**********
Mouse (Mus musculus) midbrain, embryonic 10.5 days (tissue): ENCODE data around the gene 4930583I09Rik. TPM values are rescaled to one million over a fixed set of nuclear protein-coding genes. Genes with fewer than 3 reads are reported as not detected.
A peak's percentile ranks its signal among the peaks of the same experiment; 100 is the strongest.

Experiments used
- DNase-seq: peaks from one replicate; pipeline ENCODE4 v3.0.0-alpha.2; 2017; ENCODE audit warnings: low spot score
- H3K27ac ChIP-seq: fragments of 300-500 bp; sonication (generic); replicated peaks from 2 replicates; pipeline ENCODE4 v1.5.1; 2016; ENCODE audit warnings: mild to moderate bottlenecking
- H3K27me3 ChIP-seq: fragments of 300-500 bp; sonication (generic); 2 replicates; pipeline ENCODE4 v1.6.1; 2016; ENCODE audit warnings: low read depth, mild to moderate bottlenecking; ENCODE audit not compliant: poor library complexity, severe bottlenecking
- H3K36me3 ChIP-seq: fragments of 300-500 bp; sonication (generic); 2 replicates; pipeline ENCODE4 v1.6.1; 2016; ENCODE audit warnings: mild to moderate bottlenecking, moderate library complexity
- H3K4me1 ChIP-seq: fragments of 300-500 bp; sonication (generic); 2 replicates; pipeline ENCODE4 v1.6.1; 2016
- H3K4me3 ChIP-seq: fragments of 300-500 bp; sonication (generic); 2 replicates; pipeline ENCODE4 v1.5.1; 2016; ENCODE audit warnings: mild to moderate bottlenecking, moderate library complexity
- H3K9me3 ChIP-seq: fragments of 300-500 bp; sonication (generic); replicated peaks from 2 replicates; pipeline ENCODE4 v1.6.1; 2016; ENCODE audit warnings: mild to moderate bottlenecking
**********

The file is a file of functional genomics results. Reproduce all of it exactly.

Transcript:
Mouse (Mus musculus) midbrain, embryonic 10.5 days (tissue): ENCODE data around the gene 4930583I09Rik. TPM values are rescaled to one million over a fixed set of nuclear protein-coding genes. Genes with fewer than 3 reads are reported as not detected.
A peak's percentile ranks its signal among the peaks of the same experiment; 100 is the strongest.

Experiments used
- DNase-seq: peaks from one replicate; pipeline ENCODE4 v3.0.0-alpha.2; 2017; ENCODE audit warnings: low spot score
- H3K27ac ChIP-seq: fragments of 300-500 bp; sonication (generic); replicated peaks from 2 replicates; pipeline ENCODE4 v1.5.1; 2016; ENCODE audit warnings: mild to moderate bottlenecking
- H3K27me3 ChIP-seq: fragments of 300-500 bp; sonication (generic); 2 replicates; pipeline ENCODE4 v1.6.1; 2016; ENCODE audit warnings: low read depth, mild to moderate bottlenecking; ENCODE audit not compliant: poor library complexity, severe bottlenecking
- H3K36me3 ChIP-seq: fragments of 300-500 bp; sonication (generic); 2 replicates; pipeline ENCODE4 v1.6.1; 2016; ENCODE audit warnings: mild to moderate bottlenecking, moderate library complexity
- H3K4me1 ChIP-seq: fragments of 300-500 bp; sonication (generic); 2 replicates; pipeline ENCODE4 v1.6.1; 2016
- H3K4me3 ChIP-seq: fragments of 300-500 bp; sonication (generic); 2 replicates; pipeline ENCODE4 v1.5.1; 2016; ENCODE audit warnings: mild to moderate bottlenecking, moderate library complexity
- H3K9me3 ChIP-seq: fragments of 300-500 bp; sonication (generic); replicated peaks from 2 replicates; pipeline ENCODE4 v1.6.1; 2016; ENCODE audit warnings: mild to moderate bottlenecking